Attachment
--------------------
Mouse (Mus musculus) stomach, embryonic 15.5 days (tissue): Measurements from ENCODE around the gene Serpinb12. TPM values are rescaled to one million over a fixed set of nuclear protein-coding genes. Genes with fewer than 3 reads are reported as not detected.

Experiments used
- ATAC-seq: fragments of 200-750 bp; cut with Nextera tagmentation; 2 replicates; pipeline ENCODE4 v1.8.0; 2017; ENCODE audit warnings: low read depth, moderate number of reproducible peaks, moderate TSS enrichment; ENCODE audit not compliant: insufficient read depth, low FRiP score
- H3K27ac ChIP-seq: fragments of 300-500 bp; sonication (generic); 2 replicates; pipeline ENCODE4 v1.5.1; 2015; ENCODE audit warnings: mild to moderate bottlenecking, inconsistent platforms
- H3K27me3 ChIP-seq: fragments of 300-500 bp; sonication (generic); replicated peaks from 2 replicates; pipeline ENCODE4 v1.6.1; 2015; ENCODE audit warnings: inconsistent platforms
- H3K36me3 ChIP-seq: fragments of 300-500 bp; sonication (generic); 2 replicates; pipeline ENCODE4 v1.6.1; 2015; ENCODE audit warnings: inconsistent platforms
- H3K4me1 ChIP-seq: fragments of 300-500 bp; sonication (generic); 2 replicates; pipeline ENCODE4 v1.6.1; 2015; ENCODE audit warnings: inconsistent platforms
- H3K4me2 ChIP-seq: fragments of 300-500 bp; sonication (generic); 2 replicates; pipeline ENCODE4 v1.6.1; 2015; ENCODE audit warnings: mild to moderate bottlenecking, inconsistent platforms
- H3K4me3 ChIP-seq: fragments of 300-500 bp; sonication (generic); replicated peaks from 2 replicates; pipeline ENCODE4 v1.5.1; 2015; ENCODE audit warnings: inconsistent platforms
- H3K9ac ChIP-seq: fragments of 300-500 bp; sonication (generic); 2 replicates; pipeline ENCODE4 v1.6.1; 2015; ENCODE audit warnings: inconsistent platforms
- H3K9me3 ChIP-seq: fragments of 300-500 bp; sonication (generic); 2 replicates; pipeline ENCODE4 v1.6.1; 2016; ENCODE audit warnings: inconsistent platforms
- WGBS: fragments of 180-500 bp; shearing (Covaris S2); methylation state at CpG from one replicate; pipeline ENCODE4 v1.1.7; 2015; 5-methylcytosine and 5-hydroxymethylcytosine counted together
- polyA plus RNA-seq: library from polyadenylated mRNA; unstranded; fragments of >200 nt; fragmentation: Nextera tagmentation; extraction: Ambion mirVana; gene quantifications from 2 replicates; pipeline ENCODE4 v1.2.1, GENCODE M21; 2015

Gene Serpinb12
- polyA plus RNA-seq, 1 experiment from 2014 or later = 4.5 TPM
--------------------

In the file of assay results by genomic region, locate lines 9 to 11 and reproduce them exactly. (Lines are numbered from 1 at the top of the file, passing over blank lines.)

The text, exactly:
- H3K4me3 ChIP-seq: fragments of 300-500 bp; sonication (generic); replicated peaks from 2 replicates; pipeline ENCODE4 v1.5.1; 2015; ENCODE audit warnings: inconsistent platforms
- H3K9ac ChIP-seq: fragments of 300-500 bp; sonication (generic); 2 replicates; pipeline ENCODE4 v1.6.1; 2015; ENCODE audit warnings: inconsistent platforms
- H3K9me3 ChIP-seq: fragments of 300-500 bp; sonication (generic); 2 replicates; pipeline ENCODE4 v1.6.1; 2016; ENCODE audit warnings: inconsistent platforms